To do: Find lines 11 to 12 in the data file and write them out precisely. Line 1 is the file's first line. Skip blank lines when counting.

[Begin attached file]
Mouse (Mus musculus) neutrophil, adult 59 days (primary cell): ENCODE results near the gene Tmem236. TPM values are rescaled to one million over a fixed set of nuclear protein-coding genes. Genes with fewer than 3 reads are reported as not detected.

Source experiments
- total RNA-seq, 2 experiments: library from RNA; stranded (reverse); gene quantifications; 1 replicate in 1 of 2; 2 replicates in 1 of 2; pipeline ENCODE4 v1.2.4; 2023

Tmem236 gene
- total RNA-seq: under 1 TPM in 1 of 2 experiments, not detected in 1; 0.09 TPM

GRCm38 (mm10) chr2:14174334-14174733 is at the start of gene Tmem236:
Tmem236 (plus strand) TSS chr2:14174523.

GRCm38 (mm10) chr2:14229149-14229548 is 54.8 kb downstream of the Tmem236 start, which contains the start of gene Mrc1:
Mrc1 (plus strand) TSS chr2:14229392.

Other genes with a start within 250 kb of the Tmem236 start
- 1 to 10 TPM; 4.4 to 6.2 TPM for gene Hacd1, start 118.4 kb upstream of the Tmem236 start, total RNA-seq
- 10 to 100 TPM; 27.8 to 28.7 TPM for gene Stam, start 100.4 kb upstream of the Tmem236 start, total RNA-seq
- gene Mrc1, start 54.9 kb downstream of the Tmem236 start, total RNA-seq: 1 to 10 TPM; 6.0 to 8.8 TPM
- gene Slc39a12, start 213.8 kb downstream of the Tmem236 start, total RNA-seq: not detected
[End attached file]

- 1 to 10 TPM; 4.4 to 6.2 TPM for gene Hacd1, start 118.4 kb upstream of the Tmem236 start, total RNA-seq
- 10 to 100 TPM; 27.8 to 28.7 TPM for gene Stam, start 100.4 kb upstream of the Tmem236 start, total RNA-seq